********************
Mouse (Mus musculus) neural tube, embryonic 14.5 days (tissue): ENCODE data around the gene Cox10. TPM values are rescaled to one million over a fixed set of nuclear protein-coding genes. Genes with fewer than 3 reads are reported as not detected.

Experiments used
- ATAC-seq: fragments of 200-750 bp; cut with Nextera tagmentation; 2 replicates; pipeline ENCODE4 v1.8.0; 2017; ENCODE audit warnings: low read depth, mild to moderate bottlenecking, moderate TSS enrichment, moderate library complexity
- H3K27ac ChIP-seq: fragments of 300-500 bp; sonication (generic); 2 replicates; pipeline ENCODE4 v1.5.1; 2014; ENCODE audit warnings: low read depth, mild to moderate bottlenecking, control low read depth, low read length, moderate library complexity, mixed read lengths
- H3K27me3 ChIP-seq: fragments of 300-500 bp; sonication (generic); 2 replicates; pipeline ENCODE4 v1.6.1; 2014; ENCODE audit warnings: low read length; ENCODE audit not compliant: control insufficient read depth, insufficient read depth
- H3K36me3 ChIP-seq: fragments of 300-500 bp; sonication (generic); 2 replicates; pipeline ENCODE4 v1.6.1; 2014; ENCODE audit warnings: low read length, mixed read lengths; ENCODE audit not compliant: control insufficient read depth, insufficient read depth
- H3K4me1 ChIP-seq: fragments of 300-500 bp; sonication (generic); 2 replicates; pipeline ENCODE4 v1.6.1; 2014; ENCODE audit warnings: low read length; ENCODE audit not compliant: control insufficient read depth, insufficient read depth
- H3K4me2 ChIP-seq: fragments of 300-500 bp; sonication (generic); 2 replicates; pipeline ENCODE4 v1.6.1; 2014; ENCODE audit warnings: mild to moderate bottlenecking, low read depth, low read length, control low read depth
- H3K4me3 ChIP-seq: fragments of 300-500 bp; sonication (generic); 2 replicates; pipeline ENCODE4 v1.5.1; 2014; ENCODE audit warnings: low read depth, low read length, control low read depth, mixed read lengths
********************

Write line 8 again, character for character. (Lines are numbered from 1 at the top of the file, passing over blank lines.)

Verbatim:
- H3K4me2 ChIP-seq: fragments of 300-500 bp; sonication (generic); 2 replicates; pipeline ENCODE4 v1.6.1; 2014; ENCODE audit warnings: mild to moderate bottlenecking, low read depth, low read length, control low read depth